If you're going to gamble like NBA players, know these rules
And I don't just mean the rules of the game you're playing, but etiquette to keep it somewhat friendly and from anyone having to be investigated by the police for having a gun where it isn't supposed to be, as NBA player Gilbert Arenas is doing.
Arenas and Washington Wizards teammate Javaris Crittenton were playing the card game bourre, also called boo-ray, a game similar to poker that combines some of the grade school card game War. The players had a dispute over the game, according to various reports, and Arenas supposedly refused to pay Crittenton a debt from the game.
Bourre is a Cajun card game popular in Louisiana, and isn't played in casinos because players often have their own set of rules, according to a blog at Washingtoncitypaper.com.
That's my first informal rule for playing a serious card game:
Know the house rules.
"There might be five guys at the table together, and if they're all playing together, they might have five different sets of rules," Preston Guidry, the author of the 1988 book "Official Rules and Techniques of the Cajun Card Game Bourre," told the Washingtoncitypaper blogger Andrew Beaujon.
Whoever's house you're playing at should set the rules. If you're in a chartered jet after an NBA game, then the player who started the game should probably call the rules.
One rule of bourre is that if you don't take one of the game's five tricks, you must put as much money into the pot as is already in it. This can get expensive, even for people like Arenas, who is in the second year of a six-year, $111 million contract with the Wizards, although he isn't getting paid now since NBA Commissioner David Stern has put him on indefinite leave.
Yahoo Sports reported that Arenas refused to pay the tens of thousands of dollars he owed Crittenton in the bourre game. Unless you're at a casino where a pit boss can get you a quick loan, come prepared with cash if you're playing cards for money.
No one wants to be taunted, and it's especially galling that Arenas taunted the man he owed money to. Taunting someone you owe money to is a bad mistake, which is a lesson you'd think anyone who has watched The Sopranos would know.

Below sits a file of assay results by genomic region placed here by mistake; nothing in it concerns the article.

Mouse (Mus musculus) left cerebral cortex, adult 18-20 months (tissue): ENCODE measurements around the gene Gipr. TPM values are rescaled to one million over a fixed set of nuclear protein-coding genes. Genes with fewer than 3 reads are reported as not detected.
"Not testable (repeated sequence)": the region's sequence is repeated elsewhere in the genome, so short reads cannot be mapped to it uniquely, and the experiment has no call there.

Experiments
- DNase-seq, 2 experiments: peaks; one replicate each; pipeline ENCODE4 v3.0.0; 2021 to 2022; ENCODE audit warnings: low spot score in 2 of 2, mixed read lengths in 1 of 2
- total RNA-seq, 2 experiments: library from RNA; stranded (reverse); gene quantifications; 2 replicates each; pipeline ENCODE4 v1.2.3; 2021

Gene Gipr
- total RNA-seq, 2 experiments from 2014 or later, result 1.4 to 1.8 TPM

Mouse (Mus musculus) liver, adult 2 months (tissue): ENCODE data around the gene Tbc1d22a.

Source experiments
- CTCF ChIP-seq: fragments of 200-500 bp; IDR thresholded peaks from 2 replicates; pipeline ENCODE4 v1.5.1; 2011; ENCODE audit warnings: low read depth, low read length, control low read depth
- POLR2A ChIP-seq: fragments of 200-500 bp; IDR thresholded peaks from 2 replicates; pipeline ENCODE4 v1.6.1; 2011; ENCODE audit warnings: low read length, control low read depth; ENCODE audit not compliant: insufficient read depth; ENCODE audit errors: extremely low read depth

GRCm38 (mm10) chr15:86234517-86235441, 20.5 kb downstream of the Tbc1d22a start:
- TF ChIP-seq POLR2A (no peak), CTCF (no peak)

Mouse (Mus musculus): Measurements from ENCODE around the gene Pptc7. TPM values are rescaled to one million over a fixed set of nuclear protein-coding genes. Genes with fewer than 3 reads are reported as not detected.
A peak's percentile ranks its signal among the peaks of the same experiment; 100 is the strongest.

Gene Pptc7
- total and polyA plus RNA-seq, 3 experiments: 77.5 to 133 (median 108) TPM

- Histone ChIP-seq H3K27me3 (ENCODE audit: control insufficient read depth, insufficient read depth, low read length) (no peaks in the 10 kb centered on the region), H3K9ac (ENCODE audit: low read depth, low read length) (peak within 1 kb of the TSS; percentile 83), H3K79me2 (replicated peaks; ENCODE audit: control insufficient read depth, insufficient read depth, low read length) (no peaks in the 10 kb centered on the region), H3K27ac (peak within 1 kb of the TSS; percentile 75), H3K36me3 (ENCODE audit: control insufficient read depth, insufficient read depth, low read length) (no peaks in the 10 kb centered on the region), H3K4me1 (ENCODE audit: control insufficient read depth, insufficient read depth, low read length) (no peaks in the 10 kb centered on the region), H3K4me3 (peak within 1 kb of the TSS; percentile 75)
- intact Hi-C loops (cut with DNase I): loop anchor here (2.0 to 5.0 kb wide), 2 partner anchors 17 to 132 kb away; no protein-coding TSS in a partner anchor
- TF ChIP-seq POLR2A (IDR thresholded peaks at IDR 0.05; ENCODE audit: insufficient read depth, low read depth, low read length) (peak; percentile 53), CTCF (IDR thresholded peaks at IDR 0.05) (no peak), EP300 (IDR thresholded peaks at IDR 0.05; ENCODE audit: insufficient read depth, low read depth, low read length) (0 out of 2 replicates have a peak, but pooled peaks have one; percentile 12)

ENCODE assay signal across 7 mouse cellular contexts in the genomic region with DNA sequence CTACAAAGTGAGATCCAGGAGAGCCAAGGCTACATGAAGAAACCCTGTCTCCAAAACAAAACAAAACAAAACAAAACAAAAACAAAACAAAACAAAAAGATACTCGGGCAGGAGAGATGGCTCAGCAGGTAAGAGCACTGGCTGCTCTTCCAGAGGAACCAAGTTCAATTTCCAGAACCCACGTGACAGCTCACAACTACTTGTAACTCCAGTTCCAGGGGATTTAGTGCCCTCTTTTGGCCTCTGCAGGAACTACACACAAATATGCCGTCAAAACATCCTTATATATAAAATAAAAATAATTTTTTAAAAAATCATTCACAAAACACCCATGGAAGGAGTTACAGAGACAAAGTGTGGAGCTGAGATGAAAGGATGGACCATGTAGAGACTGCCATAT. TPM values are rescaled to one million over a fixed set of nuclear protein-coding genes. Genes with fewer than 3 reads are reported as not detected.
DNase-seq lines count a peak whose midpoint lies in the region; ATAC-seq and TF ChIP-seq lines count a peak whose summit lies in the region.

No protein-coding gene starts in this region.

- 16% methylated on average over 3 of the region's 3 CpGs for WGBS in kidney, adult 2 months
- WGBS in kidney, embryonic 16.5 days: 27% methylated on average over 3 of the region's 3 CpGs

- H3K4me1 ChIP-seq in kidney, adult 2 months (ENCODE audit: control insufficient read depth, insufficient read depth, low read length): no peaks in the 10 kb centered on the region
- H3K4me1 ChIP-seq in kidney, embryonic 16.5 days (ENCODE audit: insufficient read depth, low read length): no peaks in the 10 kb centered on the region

The taunting included a smiling Arenas threatening to blow up Crittenton's car, and Crittenton threatening to shoot Arenas in the knee. Bad form on both sides. As I tell my kindergartener, "Just because someone threatens you with a gun, doesn't mean you should threaten them."
Leave the guns at home.
This final lesson should go without saying, but for any future NBA players out there, it bears repeating: Leave your guns at home. Unloaded and locked away.
Two days after the Dec. 19 card game, the argument moved to the locker room, where Arenas left four unloaded handguns out for Crittenton to pick one and shoot Arenas with, according to the Washington Post.
Ever the gentleman who didn't want to use someone else's gun, Crittenton grabbed his own gun, loaded it and chambered a round, according to the Post.
If you're going to try to settle a card game dispute, do it with your fists. Or yell. Or leave the room. But don't bring your gun. It will only lead to trouble, as the fun-loving Arenas will hopefully explain is his new book due out May 4.
Aaron Crowe is a freelance journalist in the San Francisco Bay Area who can be reached at www.AaronCrowe.net